Finally, this capitalistic economy, unified, "trustified," turned toward the State. What inspired it to do so? Tariff protection.
Liberalism, which is nothing but a wider form of the doctrine of economic liberalism, received a death blow. The nation which, from the first, raised almost insurmountable trade barriers was the United States, but today even England has renounced all that seemed traditional in her political, economic and moral life, and has surrendered herself to a constantly increasing protectionism.
After the World War, and because of it, capitalistic enterprise became inflated. Enterprises grew in size from millions to billions. Seen from a distance, this vertical sweep of things appeared as something monstrous, babel-like. Once, the spirit had dominated the material; now it was the material which bent and joined the spirit. Whatever had been physiological was now pathological; all became abnormal.
At this stage, super-capitalism draws its inspiration and its justification from this Utopian theory: the theory of unlimited consumers. The ideal of super-capitalism would be the standardization of the human race from the cradle to the coffin. Super-capitalism would have all men born of the same length, so that all cradles could be standardized; it would have babies divert themselves with the same playthings, men clothed according to the same pattern, all reading the same book and having the same taste for the movies—in other words, it would have everybody desiring a single utilitarian machine. This is in the logic of things, because only in this way can super-capitalism do what it wishes.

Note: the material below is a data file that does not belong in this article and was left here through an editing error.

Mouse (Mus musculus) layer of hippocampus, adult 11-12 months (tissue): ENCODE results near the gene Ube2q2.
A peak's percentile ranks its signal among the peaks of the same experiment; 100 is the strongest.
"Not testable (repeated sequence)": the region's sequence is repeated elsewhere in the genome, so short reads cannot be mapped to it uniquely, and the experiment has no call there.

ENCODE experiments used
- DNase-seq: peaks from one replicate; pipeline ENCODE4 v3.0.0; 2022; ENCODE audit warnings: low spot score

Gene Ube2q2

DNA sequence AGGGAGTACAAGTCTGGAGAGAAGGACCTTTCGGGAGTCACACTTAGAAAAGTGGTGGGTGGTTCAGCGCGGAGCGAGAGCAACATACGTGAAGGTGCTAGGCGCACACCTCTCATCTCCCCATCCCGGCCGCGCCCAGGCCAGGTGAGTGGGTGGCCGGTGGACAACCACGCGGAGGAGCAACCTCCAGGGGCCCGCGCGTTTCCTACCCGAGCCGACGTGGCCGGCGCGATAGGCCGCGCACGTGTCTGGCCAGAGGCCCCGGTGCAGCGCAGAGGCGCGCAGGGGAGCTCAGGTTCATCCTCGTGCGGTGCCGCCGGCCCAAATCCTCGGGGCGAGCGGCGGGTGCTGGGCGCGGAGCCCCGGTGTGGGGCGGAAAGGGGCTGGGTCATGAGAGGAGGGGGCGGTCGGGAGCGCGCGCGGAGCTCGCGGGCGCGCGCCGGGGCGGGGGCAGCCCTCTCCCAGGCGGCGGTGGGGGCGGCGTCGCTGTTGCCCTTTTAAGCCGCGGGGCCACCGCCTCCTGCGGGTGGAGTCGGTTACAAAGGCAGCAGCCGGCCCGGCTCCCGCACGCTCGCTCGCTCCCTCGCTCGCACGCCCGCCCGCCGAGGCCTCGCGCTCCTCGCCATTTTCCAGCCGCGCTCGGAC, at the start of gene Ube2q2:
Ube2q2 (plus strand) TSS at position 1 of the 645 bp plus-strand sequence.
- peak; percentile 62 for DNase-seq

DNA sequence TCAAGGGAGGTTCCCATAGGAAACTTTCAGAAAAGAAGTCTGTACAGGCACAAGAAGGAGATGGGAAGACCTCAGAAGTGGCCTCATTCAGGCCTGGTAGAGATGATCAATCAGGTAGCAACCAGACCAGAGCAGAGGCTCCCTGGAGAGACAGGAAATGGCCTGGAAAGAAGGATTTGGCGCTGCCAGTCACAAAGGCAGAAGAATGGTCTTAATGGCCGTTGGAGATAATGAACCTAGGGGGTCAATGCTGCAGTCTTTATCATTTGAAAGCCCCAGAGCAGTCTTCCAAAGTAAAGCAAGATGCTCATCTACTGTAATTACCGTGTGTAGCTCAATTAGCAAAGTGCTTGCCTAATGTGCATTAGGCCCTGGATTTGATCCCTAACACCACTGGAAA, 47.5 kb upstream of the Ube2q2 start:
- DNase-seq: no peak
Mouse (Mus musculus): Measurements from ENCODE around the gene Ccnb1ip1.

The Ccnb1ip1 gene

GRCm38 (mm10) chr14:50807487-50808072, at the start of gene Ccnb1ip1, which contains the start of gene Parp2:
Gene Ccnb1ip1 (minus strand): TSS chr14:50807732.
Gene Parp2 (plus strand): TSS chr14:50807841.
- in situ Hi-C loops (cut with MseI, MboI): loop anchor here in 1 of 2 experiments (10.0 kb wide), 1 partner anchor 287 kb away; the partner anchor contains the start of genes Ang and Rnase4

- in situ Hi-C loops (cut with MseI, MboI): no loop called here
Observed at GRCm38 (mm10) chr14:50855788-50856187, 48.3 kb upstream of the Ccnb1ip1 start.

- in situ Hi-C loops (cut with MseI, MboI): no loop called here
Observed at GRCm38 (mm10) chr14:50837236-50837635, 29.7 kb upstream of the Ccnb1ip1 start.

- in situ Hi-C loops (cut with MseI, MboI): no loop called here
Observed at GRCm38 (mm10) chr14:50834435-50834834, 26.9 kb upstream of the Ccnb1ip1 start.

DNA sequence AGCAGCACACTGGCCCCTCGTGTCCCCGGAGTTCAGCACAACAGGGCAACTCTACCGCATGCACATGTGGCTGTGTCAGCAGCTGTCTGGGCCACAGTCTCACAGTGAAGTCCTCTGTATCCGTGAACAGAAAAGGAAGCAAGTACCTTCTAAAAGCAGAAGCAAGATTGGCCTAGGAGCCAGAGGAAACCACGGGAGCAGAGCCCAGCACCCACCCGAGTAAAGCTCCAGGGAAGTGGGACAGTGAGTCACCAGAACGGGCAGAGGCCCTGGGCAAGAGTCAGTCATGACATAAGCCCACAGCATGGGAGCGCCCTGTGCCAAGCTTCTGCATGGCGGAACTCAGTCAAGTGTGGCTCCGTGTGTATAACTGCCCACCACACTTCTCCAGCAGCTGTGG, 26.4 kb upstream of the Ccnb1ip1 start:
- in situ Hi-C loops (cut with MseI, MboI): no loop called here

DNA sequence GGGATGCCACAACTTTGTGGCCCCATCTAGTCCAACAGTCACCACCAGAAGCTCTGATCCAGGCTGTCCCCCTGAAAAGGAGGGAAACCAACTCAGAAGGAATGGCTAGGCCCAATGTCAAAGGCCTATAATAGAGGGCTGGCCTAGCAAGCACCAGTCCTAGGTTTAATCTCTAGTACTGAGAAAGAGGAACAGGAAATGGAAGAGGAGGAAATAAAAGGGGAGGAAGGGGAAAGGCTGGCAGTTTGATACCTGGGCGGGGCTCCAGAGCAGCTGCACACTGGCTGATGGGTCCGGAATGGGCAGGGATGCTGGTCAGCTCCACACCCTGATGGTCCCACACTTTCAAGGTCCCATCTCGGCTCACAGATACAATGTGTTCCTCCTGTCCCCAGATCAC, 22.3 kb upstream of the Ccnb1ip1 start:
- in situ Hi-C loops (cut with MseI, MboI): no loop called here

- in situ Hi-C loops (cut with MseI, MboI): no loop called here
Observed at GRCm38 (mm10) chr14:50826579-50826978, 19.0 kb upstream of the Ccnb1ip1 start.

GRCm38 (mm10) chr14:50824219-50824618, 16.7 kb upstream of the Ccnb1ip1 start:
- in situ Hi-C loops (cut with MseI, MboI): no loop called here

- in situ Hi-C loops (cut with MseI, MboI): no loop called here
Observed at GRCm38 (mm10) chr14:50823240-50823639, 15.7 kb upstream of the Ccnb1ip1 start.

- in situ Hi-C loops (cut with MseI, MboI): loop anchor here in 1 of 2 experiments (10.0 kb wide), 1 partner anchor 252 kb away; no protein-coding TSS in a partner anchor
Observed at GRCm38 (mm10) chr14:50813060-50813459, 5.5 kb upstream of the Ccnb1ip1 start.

When does capitalistic enterprise cease to be an economic factor? When its size compels it to be a social factor. And that, precisely, is the moment when capitalistic enterprise, finding itself in difficulty, throws itself into the very arms of the State; It is the moment when the intervention of the State begins, rendering itself ever more necessary.
We are at this point: that, if in all the nations of Europe the State were to go to sleep for twenty-four hours, such an interval would be sufficient to cause a disaster. Now, there is no economic field in which the State is not called upon to intervene. Were we to surrender—just as a matter of hypothesis—to this capitalism of the eleventh hour, we should arrive at State capitalism, which is nothing but State socialism inverted.
This is the crisis of the capitalist system, taken in its universal significance. . . .
Last evening I presented an order in which I defined the new corporation system as we understand it and wish to make it.
I should like to fix your attention on what was called the object: the well-being of the Italian people. It is necessary that, at a certain time, these institutions, which we have created, be judged and measured directly by the masses as instruments through which these masses may improve their standard of living. Some day the worker, the tiller of the soil, will say to himself and to others: "If today I am better off practically, I owe it to the institutions which the Fascist revolution has created.